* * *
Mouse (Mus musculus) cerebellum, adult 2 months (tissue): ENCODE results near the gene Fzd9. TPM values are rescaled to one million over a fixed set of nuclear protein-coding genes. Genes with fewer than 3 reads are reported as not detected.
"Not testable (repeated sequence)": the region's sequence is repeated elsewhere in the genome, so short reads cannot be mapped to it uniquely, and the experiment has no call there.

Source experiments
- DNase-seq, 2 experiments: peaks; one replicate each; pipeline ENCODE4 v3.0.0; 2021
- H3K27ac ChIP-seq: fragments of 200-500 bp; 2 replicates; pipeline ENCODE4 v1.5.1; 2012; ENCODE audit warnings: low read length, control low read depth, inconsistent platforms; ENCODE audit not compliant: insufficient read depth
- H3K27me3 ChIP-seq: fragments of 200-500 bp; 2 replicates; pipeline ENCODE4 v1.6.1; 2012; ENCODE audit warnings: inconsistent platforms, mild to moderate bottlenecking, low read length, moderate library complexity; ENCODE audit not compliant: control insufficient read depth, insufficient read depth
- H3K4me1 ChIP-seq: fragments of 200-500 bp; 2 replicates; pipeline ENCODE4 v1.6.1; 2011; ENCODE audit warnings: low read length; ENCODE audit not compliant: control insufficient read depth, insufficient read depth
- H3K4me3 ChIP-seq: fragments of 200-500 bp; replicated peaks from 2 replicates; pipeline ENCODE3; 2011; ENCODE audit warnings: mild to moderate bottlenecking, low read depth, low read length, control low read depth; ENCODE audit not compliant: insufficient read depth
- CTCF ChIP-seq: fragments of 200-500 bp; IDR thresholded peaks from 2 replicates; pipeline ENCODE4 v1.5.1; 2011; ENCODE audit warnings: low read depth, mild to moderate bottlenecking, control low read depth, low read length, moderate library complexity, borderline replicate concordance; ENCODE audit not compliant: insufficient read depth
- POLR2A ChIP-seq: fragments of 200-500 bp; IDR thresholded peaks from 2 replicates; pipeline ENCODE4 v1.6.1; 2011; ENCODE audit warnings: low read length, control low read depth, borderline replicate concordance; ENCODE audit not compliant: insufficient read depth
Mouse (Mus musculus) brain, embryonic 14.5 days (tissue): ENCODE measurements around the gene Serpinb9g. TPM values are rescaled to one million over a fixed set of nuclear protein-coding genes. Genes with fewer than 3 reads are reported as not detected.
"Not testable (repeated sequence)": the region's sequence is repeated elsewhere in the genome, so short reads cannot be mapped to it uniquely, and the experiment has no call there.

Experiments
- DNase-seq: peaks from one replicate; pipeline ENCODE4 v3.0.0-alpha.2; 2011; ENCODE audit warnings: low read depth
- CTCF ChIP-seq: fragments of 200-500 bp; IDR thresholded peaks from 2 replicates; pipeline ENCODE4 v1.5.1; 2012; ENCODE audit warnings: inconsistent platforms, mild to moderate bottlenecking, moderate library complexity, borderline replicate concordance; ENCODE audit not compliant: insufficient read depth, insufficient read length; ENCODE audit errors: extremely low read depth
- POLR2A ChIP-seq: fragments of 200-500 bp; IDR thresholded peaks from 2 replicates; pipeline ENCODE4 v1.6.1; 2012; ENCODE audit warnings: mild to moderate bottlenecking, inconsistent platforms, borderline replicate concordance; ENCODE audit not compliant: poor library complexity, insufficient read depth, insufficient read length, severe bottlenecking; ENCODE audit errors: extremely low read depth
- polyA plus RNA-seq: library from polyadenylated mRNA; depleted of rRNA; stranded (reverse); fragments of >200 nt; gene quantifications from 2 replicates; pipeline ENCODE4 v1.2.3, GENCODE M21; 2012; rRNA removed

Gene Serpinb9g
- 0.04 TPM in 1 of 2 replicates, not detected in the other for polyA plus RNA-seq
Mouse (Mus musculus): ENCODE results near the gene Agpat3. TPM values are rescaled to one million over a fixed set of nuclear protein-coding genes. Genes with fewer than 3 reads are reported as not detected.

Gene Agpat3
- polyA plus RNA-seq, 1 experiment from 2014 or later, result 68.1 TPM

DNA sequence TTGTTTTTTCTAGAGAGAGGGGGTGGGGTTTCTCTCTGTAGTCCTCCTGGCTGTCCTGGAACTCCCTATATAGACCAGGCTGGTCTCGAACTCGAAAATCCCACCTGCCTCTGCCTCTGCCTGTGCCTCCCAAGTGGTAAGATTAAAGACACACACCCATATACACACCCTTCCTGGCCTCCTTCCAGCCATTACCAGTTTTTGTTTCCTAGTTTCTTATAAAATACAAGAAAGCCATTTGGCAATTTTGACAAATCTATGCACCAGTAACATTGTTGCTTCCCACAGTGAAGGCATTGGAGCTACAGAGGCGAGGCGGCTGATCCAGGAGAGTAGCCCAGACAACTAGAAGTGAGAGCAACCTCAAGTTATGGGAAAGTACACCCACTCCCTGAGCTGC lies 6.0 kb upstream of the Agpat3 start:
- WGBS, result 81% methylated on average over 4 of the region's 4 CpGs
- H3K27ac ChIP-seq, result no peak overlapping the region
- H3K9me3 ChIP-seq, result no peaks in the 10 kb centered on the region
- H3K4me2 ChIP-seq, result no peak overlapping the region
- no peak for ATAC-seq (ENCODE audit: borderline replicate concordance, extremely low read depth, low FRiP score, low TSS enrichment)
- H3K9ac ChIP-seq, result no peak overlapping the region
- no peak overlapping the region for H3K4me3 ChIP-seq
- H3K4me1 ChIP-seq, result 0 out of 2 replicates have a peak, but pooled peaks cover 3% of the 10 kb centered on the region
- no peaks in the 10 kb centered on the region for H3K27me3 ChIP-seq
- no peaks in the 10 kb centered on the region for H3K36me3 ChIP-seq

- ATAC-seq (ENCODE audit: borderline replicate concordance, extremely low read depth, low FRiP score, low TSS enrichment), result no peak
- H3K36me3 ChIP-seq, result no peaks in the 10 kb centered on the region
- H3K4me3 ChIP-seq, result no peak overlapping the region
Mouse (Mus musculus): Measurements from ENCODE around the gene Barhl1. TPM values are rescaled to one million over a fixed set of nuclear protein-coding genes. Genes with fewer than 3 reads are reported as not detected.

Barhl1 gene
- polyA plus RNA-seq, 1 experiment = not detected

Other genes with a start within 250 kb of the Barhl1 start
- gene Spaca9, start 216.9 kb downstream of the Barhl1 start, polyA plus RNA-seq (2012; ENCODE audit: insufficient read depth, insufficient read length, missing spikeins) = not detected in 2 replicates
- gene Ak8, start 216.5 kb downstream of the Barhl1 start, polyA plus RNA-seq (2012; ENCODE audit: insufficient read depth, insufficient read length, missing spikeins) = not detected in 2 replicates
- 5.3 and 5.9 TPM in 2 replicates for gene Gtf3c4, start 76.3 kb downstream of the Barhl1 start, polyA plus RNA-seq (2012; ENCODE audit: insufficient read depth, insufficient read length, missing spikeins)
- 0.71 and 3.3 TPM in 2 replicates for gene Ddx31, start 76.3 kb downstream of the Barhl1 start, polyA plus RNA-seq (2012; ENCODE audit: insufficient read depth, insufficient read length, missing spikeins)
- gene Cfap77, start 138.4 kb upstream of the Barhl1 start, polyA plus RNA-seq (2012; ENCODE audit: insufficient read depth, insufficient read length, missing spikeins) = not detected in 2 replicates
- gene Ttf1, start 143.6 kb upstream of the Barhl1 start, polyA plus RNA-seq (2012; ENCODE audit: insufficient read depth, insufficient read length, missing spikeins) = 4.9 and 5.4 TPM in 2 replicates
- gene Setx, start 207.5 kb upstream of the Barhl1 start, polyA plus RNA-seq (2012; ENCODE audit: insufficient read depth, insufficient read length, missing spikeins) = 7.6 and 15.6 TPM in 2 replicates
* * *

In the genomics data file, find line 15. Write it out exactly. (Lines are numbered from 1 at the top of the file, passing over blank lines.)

- CTCF ChIP-seq: fragments of 200-500 bp; IDR thresholded peaks from 2 replicates; pipeline ENCODE4 v1.5.1; 2012; ENCODE audit warnings: inconsistent platforms, mild to moderate bottlenecking, moderate library complexity, borderline replicate concordance; ENCODE audit not compliant: insufficient read depth, insufficient read length; ENCODE audit errors: extremely low read depth